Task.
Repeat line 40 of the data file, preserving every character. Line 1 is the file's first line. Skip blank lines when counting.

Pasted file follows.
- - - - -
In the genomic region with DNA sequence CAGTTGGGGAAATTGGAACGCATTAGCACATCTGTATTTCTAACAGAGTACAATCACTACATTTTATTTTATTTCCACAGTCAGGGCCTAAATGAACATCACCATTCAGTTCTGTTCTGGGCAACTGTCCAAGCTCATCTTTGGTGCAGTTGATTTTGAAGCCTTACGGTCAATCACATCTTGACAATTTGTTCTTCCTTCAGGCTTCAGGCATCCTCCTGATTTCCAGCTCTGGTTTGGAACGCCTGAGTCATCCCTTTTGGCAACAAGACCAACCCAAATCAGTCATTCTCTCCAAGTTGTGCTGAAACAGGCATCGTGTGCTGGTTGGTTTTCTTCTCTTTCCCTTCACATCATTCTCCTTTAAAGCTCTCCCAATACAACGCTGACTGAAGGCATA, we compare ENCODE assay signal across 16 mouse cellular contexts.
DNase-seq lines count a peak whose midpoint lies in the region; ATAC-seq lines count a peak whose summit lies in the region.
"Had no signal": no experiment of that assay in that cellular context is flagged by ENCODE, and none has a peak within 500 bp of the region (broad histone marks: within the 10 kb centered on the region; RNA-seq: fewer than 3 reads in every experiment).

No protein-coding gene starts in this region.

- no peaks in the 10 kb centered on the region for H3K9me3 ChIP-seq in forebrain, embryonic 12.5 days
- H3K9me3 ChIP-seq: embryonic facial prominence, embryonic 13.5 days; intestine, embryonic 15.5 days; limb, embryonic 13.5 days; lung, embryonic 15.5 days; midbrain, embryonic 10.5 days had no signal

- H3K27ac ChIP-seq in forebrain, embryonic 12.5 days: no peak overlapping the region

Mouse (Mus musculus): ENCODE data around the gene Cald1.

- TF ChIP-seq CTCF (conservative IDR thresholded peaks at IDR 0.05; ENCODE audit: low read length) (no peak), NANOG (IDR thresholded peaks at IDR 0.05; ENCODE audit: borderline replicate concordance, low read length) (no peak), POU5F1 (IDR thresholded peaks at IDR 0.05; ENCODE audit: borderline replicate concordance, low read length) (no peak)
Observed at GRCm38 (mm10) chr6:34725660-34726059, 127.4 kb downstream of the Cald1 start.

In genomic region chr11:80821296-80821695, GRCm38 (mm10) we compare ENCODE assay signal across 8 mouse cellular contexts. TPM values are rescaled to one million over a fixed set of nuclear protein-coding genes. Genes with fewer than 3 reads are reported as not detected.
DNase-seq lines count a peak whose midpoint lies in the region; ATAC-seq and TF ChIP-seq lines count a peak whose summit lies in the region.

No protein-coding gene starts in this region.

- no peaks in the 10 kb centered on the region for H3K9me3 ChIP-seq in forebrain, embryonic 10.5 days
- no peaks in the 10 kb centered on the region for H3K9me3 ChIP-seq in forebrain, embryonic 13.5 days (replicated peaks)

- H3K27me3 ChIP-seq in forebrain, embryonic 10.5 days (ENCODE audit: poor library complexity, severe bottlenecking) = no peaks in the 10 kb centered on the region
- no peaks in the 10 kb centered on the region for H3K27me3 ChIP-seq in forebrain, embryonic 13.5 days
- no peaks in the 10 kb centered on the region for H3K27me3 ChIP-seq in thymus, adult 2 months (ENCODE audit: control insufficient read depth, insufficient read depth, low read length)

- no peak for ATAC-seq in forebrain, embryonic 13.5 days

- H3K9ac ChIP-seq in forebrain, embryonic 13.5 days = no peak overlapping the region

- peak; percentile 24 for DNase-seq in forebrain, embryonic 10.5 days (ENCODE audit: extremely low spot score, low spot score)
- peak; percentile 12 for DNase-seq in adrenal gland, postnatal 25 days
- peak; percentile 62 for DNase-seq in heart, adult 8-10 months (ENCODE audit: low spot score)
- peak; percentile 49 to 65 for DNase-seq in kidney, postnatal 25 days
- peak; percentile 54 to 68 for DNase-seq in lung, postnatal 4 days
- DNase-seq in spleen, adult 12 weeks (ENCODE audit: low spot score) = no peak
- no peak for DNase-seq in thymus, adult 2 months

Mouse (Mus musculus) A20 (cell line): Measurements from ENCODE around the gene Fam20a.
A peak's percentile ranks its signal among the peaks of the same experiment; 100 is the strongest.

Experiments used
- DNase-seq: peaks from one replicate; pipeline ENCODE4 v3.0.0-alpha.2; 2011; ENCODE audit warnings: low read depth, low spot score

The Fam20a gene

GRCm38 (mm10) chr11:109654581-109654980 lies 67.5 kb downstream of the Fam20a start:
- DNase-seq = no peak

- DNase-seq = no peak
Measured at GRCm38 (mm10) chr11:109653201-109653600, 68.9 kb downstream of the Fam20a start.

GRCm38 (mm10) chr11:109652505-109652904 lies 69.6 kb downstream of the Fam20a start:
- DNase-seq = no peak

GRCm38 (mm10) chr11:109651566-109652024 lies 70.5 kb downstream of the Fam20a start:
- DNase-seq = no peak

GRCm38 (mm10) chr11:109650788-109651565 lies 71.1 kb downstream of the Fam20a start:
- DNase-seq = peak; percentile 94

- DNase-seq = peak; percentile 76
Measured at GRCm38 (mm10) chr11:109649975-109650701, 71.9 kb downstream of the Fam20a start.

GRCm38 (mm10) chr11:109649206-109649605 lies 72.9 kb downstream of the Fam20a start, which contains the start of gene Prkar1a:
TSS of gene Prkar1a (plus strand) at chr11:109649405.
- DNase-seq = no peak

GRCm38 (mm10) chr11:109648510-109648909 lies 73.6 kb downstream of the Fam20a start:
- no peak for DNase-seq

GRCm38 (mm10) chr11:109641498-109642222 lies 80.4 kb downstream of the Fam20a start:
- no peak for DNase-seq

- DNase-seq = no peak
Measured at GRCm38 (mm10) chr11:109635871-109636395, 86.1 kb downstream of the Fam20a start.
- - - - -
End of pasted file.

- DNase-seq = no peak